Birdwatch, January - February 2018

Well as I type this on March 1st looking out at my bird feeders amidst heavy snowfall, the birding calendar tells me Spring is on its way.

Kingfisher, January 2018 Kingfisher, January 2018 Photo: Steve Jones

January was interesting, bringing me several new species on the island. But it was also notable for the absence of “winter birds” such as Mistle Thrush, Redwing, Fieldfare plus Brambling. The absence of Brambling, which is similar to the Chaffinch and often seen with them, is a mystery. With Chaffinch being by far the most numerous bird on the island, try as I might I am just not seeing Brambling amongst them.

January 1st was a great start in as much as I saw a Peregrine Falcon on the airfield. It doesn’t mean they aren’t here all the time, but this was the first time I had seen one. However, I only managed a poor picture.The Hawfinch I saw in the latter part of December was visible with two others on a few more occasions during January, which I consider unusual. Oddly, there were also numerous sightings of these birds in the UK at about the same time.

Peregrine falcon. Photo: Steve Jones

Most days Sparrowhawk and Buzzard were to be seen. Not quite so often, but enough times to say they over-winter here, I saw Hen Harriers. In mid - January I was seeing the Kingfisher almost every day in Stari Grad.

Blackbirds were notably active everywhere, mostly feeding on ivy berries, or enjoying a bath in the water tray in my garden. Equally my bird feeders continued to bring in good numbers of Chaffinches, Great Tits and Blue Tits, probably peaking at 30 birds. Blue tits were present in far greater numbers during January than before Christmas. Apart from these, I also saw the occasional Robin, Wren and Dunnock.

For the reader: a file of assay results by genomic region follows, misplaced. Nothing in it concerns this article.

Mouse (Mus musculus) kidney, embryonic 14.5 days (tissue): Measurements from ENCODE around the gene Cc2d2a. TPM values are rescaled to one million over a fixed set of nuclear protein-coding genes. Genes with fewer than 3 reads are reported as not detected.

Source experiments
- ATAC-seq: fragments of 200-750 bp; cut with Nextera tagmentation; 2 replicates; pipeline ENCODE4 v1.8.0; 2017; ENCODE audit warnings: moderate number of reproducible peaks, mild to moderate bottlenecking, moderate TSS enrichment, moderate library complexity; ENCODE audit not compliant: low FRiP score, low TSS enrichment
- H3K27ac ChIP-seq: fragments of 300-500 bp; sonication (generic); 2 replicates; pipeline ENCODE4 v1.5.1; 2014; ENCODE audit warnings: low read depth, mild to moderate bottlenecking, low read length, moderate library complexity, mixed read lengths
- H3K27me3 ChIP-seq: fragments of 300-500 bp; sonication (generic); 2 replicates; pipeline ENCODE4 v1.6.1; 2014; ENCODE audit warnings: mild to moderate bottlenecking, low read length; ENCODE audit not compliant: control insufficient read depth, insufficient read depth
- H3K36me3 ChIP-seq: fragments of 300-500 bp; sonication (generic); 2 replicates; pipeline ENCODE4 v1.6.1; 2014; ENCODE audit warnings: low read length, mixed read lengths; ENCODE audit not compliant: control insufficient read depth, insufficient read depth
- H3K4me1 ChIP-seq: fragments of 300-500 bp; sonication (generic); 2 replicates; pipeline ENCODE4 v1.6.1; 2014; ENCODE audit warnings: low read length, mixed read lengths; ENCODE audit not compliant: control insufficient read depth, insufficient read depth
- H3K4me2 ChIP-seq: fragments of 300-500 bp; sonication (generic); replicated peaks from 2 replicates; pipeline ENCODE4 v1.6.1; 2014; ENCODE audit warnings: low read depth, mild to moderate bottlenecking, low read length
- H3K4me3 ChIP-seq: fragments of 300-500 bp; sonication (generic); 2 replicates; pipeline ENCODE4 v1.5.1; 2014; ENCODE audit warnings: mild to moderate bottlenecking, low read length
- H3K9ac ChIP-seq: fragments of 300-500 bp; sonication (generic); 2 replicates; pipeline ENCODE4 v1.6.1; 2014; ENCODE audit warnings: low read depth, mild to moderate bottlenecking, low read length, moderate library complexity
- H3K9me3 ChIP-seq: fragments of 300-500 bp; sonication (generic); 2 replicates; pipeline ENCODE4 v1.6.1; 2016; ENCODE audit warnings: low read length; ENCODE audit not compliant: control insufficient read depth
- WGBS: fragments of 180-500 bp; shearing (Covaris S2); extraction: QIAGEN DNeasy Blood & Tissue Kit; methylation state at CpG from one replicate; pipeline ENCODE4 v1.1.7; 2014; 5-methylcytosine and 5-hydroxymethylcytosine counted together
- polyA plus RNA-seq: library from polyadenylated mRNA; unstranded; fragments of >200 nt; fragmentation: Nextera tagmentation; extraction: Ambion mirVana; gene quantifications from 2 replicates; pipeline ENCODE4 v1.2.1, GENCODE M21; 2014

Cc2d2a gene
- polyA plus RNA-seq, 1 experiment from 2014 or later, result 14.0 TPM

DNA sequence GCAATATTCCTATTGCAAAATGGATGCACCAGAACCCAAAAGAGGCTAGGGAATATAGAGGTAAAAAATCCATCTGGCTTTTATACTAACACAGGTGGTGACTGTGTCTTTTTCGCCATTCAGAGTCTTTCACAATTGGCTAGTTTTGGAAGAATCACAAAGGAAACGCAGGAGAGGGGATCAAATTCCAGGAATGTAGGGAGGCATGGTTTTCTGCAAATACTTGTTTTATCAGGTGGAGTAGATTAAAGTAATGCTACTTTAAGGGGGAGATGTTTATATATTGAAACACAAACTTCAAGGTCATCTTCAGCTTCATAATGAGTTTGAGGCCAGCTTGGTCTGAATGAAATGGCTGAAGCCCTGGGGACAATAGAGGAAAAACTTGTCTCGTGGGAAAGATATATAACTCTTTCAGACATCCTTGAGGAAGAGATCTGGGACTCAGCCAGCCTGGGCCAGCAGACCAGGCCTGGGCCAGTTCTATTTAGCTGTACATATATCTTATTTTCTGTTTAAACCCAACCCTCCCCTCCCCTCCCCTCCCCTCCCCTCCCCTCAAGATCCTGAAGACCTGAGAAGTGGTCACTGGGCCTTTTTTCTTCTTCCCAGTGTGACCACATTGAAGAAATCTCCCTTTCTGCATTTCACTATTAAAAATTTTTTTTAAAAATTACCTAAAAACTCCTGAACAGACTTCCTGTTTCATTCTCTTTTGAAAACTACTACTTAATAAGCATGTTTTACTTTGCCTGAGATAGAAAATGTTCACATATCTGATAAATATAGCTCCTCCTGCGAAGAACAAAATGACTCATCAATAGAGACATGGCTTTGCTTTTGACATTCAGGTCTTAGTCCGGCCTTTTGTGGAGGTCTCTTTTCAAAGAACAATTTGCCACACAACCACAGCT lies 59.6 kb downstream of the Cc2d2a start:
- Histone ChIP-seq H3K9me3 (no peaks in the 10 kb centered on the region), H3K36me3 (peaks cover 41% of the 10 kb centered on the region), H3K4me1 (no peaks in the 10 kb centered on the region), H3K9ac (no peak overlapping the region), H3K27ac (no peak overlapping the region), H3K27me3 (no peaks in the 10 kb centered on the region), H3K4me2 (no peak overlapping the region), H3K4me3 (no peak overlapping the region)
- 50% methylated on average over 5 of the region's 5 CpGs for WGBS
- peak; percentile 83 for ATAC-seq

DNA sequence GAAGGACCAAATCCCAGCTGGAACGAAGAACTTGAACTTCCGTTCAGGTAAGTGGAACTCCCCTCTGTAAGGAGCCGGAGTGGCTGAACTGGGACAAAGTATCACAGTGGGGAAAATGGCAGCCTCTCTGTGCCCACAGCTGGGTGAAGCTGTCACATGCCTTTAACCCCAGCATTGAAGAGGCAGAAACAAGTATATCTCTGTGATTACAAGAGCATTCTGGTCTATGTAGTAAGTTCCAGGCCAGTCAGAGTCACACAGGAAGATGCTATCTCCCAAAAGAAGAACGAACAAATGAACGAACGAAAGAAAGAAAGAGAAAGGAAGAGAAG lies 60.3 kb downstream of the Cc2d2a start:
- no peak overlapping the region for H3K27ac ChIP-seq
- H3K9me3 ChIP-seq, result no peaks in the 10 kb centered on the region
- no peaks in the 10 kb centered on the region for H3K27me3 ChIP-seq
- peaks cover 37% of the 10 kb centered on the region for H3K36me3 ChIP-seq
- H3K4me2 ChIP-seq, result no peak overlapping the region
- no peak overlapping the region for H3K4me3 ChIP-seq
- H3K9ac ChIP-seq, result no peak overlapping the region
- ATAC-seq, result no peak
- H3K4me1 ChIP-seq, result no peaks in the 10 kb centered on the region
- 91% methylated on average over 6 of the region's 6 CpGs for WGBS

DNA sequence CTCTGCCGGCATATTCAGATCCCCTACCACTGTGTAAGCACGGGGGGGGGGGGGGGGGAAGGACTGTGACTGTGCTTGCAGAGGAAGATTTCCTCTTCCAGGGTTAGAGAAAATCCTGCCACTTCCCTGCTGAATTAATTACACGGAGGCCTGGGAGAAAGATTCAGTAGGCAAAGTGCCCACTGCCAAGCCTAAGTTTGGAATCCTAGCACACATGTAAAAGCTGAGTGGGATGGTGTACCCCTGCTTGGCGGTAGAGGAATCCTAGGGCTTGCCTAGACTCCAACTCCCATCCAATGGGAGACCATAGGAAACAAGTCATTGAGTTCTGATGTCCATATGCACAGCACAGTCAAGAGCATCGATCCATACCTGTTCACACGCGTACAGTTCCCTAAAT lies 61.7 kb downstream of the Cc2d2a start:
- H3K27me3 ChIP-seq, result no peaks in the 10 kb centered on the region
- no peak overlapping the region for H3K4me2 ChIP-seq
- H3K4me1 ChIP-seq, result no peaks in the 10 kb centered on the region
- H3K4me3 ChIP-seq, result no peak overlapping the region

Blue tit. Photo: Steve Jones

On January 11th I had a fantastic morning. There was some sunshine and no wind, and I saw loads of assorted Finches, Wrens, Dunnocks, Cirl Buntings, Wood Larks (which I thought at first were Tree Pipits), and 30 hooded crows in one flock. There were also Sardinian Warblers and Stonechats, both of which clearly over-wintered here - I had suspected as much in the case of the Sardinian Warbler, as I had seen one or two during the winter of 2016, although before that I used to think it arrived with other migrants in the Spring. January 11th brought this picture.

Sardinian warbler. Photo: Steve Jones